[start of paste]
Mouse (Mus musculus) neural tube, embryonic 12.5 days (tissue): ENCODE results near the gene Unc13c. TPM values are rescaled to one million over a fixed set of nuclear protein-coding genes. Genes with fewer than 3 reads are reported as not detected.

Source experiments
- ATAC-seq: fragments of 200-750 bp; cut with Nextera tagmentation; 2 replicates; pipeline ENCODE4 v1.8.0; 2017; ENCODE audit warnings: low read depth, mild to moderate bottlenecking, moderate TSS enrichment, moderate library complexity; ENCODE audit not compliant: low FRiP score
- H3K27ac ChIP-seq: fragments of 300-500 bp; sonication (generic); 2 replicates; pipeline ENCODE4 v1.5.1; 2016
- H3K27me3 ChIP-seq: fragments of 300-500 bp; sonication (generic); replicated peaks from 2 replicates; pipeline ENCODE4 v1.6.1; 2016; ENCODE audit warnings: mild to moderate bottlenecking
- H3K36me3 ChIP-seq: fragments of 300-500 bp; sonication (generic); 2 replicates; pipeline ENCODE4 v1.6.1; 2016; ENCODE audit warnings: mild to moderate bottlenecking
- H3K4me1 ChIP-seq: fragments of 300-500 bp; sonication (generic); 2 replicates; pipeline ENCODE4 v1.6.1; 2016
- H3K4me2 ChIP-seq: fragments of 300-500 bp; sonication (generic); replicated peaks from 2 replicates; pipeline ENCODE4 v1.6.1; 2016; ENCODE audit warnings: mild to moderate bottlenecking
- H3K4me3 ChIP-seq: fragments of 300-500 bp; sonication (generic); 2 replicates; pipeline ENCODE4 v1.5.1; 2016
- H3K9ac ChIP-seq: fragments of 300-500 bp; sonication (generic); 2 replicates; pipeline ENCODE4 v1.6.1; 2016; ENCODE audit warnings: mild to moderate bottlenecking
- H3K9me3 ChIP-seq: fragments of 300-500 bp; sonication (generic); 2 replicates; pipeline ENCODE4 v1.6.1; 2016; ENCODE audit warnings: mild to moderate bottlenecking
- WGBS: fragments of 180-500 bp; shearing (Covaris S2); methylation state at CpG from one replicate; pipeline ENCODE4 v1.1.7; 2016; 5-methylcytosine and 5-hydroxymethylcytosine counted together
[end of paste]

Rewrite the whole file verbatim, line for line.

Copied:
Mouse (Mus musculus) neural tube, embryonic 12.5 days (tissue): ENCODE results near the gene Unc13c. TPM values are rescaled to one million over a fixed set of nuclear protein-coding genes. Genes with fewer than 3 reads are reported as not detected.

Source experiments
- ATAC-seq: fragments of 200-750 bp; cut with Nextera tagmentation; 2 replicates; pipeline ENCODE4 v1.8.0; 2017; ENCODE audit warnings: low read depth, mild to moderate bottlenecking, moderate TSS enrichment, moderate library complexity; ENCODE audit not compliant: low FRiP score
- H3K27ac ChIP-seq: fragments of 300-500 bp; sonication (generic); 2 replicates; pipeline ENCODE4 v1.5.1; 2016
- H3K27me3 ChIP-seq: fragments of 300-500 bp; sonication (generic); replicated peaks from 2 replicates; pipeline ENCODE4 v1.6.1; 2016; ENCODE audit warnings: mild to moderate bottlenecking
- H3K36me3 ChIP-seq: fragments of 300-500 bp; sonication (generic); 2 replicates; pipeline ENCODE4 v1.6.1; 2016; ENCODE audit warnings: mild to moderate bottlenecking
- H3K4me1 ChIP-seq: fragments of 300-500 bp; sonication (generic); 2 replicates; pipeline ENCODE4 v1.6.1; 2016
- H3K4me2 ChIP-seq: fragments of 300-500 bp; sonication (generic); replicated peaks from 2 replicates; pipeline ENCODE4 v1.6.1; 2016; ENCODE audit warnings: mild to moderate bottlenecking
- H3K4me3 ChIP-seq: fragments of 300-500 bp; sonication (generic); 2 replicates; pipeline ENCODE4 v1.5.1; 2016
- H3K9ac ChIP-seq: fragments of 300-500 bp; sonication (generic); 2 replicates; pipeline ENCODE4 v1.6.1; 2016; ENCODE audit warnings: mild to moderate bottlenecking
- H3K9me3 ChIP-seq: fragments of 300-500 bp; sonication (generic); 2 replicates; pipeline ENCODE4 v1.6.1; 2016; ENCODE audit warnings: mild to moderate bottlenecking
- WGBS: fragments of 180-500 bp; shearing (Covaris S2); methylation state at CpG from one replicate; pipeline ENCODE4 v1.1.7; 2016; 5-methylcytosine and 5-hydroxymethylcytosine counted together